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US Using Chad as Base in Search for Nigerian Girls


Nigerians take part in a protest demanding for the release of secondary school girls abducted from the remote village of Chibok, in Asokoro district in Abuja, Nigeria, May 13, 2014.

Nigerians take part in a protest demanding for the release of secondary school girls abducted from the remote village of Chibok, in Asokoro district in Abuja, Nigeria, May 13, 2014.

U.S. President Barack Obama has deployed 80 U.S. military personnel to Chad to help find more than 250 schoolgirls kidnapped by Islamist militants last month in neighboring Nigeria.

Pentagon officials said the Air Force team will fly unmanned and unarmed aircraft over northern Nigeria and that Chad’s proximity to the search area will cut down on travel time, allowing for around-the-clock surveillance.

GlobalSecurity.org's Tim Brown told VOA via Skype launching drones from Chad also gives the U.S. more flexibility.

“They’re probably going to be used for a wider area of search, surveillance and then support if there happens to be a hostage rescue attempt or any kind of on the ground deployment of troops,” he said.

The move, announced in a letter from U.S. President Barack Obama to lawmakers, is part of Washington’s ongoing effort “to locate and support the safe return” of the girls, kidnapped last month by Boko Haram, the militant Islamic sect that has been terrorizing Nigeria.

But it’s an effort that’s been complicated by concerns about the Nigerian government, and weaknesses Brown said have been further exposed by Boko Haram’s actions.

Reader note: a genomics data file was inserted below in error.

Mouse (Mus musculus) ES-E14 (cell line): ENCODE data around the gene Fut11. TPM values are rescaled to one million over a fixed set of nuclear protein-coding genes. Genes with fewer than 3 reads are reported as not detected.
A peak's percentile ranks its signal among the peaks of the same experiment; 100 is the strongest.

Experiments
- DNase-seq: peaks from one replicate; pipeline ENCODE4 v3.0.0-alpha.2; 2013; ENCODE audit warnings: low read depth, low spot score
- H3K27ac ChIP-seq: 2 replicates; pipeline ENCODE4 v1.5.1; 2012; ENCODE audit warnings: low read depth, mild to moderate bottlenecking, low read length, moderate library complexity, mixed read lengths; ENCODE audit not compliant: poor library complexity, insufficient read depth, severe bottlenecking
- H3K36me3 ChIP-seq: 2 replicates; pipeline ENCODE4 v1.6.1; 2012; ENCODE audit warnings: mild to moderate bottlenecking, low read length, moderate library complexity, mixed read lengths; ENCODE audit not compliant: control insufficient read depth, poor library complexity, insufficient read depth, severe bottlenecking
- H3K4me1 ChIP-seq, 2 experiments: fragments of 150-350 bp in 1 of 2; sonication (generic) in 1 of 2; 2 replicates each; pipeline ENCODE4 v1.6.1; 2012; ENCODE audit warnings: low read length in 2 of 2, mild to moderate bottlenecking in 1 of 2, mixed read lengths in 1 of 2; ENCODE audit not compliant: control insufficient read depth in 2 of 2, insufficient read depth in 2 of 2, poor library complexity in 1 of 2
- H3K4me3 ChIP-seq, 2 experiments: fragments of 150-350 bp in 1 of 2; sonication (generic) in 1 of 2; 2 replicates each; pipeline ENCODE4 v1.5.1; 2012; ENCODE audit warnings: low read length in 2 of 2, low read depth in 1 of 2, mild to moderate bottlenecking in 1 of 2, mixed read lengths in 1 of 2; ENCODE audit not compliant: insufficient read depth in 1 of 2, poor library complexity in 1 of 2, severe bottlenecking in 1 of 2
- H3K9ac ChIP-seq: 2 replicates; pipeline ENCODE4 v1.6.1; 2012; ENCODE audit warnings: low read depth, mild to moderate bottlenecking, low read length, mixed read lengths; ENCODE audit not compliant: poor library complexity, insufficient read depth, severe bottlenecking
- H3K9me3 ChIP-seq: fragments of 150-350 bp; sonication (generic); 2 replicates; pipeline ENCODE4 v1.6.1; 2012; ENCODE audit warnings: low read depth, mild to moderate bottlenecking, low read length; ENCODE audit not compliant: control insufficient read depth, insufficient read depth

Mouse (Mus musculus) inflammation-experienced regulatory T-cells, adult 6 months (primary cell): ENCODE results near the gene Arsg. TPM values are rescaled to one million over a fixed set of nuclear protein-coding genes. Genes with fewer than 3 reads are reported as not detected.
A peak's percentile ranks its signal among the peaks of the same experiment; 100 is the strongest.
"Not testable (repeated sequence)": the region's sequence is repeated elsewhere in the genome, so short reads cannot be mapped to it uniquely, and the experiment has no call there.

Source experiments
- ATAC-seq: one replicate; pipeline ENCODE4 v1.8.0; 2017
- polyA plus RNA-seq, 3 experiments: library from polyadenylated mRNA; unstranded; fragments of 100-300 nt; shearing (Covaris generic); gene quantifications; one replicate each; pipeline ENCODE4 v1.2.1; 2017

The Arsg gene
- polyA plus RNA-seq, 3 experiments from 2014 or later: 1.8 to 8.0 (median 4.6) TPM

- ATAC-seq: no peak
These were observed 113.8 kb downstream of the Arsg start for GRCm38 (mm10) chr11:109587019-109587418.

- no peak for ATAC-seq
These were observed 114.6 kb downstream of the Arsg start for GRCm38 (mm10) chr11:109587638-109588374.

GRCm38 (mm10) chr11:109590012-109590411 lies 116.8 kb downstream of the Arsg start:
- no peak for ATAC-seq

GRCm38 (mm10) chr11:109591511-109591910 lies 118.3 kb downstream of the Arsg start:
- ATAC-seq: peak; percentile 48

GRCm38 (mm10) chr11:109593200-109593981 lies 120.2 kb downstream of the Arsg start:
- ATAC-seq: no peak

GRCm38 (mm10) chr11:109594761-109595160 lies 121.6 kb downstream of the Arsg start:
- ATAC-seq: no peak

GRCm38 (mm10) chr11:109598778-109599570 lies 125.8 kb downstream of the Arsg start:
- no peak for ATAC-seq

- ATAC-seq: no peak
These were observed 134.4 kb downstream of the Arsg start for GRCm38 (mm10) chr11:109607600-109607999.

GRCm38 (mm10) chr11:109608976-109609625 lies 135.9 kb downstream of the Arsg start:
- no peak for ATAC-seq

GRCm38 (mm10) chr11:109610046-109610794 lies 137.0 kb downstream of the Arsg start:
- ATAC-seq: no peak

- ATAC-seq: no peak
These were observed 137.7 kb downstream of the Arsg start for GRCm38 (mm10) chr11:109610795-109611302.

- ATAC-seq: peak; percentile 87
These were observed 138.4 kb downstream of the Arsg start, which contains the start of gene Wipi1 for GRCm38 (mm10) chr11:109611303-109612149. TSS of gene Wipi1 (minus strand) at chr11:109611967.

“They’re [Boko Haram] showing the fact that these guys [the Nigerian government] are not able to walk and chew gum at the same time and they’re corrupt, and they are,” he said.

The new drone flights from Chad will be in addition to ongoing U.S. surveillance efforts.

“We’re flying unmanned reconnaissance flights over the areas in which we think it’s possible for the girls to be. We’ve not seen anything that indicates their location at this point,” said Pentagon spokesman Rear Admiral John Kirby earlier this week.

So far, the flights have produced little. “People have said it’s a needle in a haystack. It’s a needle in a jungle,” Kirby said.

U.S. military officials remain convinced Boko Haram has split the girls up into smaller groups and may be moving them around, making the search even more difficult. But they said the U.S. will do all it can to find the girls short of sending in combat troops, or as they put it, putting boots on the ground.
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